How to Photograph Texture and Detail in Nature Photography

For anyone considering experimenting with photography there are all sorts of possibilities for trying to document various textures. For instance, things such as timber can often present the photographer with a series of challenges and photographic examination. Whether the photos will be shot in full-color or in the black and white style it is significant to make a good “plan of attack” before beginning to shoot the images. This would incorporate visualizing the varieties of special effects and results preferred and then figuring out a few different techniques to capturing such pictures.
Let’s first consider photos of timber or wooden objects. Due to the fact this is an organic material many people may not consider bringing wood into their photographic set up for a photo session, but if we take just a moment to consider how timber might look we can understand how it would succeed in the “sterile” or cleaner setting of a studio surroundings.
Wood may be in the form of man-made subjects ranging from coloured pencils right through to home furniture to boxes and plates. It is also naturally occurring in driftwood and branches as well. A single branch or portion of bark will expose crevices, moss or lichen, and a huge number of special tones and finer details.
A photographer might want to document the numerous textures and tones in a part of driftwood using only the black and white settings on their digital camera, or they may instead rely on the color features to take photos of the texture and various color patterns in something like Tiger Maple. Clearly, this means that a range of approaches is needed, and choosing the right setup becomes vital to to be able to get truly stunning images.
So, how do you know the right line of attack to photographing wooden textures? It all depends on how creatively you examine your subject. That piece of driftwood could be photographed along the sandy beach where it was found; with the different tones of the wood and the textures of the sand finishing and where you place things in the photo. This same piece of wood, on the other hand, might be brought into the studio and set against a solid black or white setting where its swirls, lines, ridges, and different hues will become the whole scene as an alternative.
Irrespective of the type of wooden textures to be photographed and the choice between color or black and white, it is significant to keep in mind that sharpness in texture is the ultimate purpose. For this illustration we will return to that piece of driftwood and consider looking at it “up close” and also looking at it “au natural” with the camera.
If a photographer has decided to bring the wood into the photographic studio and  shoot the patterns and different textures that have organically occurred they are going to need to assess the accurate technique to do this. Should they photograph with a macro lens or should they use the identical approach as they would with up-close portrait photography? Generally, it is best to employ the zoom lens (such as put to use in a majority of portrait settings) to get a really wonderful variety of choices. If you prefer macro for such a photo you are going to have to really struggle with the lighting development, but the zoom lens will let the skilled photographer keep at a distance and really flood the timber with a vast deal of easily controlled lighting. This means that shadowed areas can be designed when required or they can be completely eradicated by the lighting setup too.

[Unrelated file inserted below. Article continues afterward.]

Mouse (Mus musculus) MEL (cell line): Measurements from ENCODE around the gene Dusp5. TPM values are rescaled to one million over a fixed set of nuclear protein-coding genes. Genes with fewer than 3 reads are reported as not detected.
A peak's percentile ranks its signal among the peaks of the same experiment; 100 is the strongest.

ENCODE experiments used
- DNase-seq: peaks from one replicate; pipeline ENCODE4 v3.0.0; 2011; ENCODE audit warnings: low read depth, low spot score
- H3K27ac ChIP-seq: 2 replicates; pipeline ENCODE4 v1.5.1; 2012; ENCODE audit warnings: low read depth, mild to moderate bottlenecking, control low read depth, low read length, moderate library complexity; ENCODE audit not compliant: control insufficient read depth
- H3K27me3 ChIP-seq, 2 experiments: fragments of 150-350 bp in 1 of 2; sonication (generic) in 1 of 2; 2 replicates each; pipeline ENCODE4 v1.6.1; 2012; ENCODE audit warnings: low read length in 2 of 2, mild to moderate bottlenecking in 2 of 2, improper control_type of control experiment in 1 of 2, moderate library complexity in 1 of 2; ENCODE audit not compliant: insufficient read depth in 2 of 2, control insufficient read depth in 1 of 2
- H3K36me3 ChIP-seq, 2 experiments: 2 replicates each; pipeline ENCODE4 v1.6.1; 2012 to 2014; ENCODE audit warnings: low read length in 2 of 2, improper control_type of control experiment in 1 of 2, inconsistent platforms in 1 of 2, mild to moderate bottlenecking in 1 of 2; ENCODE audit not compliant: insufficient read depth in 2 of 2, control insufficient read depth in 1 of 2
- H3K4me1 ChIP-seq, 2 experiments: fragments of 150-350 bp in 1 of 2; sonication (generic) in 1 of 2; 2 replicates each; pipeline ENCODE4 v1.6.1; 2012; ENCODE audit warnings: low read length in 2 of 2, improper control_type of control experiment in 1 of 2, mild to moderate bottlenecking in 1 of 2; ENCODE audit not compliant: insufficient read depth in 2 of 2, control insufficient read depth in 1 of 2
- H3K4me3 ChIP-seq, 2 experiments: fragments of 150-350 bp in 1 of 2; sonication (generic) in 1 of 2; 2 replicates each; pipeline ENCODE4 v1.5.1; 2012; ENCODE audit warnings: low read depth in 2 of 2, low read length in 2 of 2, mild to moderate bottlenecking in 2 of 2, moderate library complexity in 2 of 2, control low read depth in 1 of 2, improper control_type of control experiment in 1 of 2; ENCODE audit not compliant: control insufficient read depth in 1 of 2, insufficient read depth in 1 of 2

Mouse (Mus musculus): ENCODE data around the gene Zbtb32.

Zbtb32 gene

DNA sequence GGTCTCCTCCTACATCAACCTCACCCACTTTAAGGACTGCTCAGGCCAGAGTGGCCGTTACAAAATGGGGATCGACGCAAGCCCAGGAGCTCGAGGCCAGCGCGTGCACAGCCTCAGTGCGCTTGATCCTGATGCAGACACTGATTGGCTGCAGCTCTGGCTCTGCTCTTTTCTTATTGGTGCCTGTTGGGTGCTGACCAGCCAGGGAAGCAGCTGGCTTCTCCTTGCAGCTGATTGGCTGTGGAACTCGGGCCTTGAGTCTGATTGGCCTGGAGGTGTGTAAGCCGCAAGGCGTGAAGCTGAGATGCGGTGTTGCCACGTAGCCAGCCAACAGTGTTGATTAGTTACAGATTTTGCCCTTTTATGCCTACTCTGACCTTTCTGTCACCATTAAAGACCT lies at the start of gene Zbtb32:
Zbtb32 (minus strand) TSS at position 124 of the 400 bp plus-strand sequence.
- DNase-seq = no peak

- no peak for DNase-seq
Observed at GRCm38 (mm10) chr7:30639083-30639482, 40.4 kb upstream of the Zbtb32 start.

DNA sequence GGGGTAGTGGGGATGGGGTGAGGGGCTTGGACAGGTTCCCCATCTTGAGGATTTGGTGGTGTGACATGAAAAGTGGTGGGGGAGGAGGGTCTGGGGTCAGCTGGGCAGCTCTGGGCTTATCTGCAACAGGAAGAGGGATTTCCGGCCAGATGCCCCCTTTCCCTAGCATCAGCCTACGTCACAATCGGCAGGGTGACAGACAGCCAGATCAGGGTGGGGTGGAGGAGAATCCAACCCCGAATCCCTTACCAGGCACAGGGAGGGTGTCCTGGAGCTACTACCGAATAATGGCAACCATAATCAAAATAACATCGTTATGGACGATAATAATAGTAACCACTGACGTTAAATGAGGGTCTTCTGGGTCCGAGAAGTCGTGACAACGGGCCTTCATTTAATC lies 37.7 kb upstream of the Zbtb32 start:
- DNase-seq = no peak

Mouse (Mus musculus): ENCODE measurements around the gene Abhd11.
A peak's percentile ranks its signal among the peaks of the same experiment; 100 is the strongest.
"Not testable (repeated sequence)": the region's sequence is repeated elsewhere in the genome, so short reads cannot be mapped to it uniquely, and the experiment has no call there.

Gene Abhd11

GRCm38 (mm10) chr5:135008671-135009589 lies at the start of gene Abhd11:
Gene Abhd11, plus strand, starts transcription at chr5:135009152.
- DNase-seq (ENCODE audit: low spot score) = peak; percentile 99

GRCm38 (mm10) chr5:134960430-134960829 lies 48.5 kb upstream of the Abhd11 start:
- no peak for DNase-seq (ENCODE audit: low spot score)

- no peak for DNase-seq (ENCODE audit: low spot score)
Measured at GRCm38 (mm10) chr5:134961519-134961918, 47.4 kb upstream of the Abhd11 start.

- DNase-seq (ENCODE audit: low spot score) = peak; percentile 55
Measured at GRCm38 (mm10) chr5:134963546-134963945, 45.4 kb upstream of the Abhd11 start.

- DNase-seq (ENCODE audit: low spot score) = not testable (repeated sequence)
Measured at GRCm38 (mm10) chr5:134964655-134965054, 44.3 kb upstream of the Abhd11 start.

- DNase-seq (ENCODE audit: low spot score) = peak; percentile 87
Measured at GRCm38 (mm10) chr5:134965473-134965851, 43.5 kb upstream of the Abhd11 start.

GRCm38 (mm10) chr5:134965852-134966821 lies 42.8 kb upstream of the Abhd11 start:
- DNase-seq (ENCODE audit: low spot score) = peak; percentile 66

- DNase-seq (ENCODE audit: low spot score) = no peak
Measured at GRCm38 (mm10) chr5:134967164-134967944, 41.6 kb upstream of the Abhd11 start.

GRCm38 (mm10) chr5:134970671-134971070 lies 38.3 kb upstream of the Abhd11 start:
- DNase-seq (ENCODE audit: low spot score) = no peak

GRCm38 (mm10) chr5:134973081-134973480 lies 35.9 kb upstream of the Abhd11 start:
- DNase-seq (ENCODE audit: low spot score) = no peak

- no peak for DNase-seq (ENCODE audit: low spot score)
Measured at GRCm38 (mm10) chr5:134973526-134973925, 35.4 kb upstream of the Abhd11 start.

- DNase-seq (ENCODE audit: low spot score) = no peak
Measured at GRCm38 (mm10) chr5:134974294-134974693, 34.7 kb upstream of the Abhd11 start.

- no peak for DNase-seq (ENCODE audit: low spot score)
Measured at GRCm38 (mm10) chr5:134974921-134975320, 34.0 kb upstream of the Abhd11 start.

If we head outside to capture that piece of driftwood as it lies on the sands, we are going to have to consider the depth and value of its place in the shot. Is it wise that we position ourselves above it and just shoot down into its patterns? Is it better to juxtaposition it against the pale sands, the gray waters, and the pale blue sky? Should it be photographed in black and white? Some of these queries have more to do with a photographer’s individual preferences than anything else, but for the purpose of this conversation we will opt for the colour shot of the driftwood.

It is going to be an object in dark grey and black tones placed in a setting that is full of paler and softer colors. A photographer must use many of the equivalent procedures for this shot as they would for average landscape photography. This will mean that they will want to ensure that their foreground and backdrop are in the same focal depth as the subject, and they will need to make sure that the light of the setting is balanced. Implementing a polarizing filter can lessen some reflections off the water and the beach and keep the colors a bit cooler.
Obviously, these are just straightforward examples of how a solitary piece of wood can create an enormous series of photographic opportunities, but it is important for any photographer to bear in mind that their broad background environment is an ideal scene for experimentation.

Driftwood Grain Maze

Photo by Bart Hickman

About the Author

Amy is an multi-award winning photographer from Australia. She teaches enthusiast photographers how to take beautiful, professional photos in easy, plain English. She has a monthly photography emagazine and ebooks to help you create stunning images every time.

Comments (3)

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  1. Penni says:

    Love your ezine Amy, thanks!

  2. Benjamin Ard says:

    Interesting thoughts – thank you!

  3. Raj says:

    Thanks for the awesome tips Amy. Love your ezine by the way, best thing on photography that’s on the internet today.

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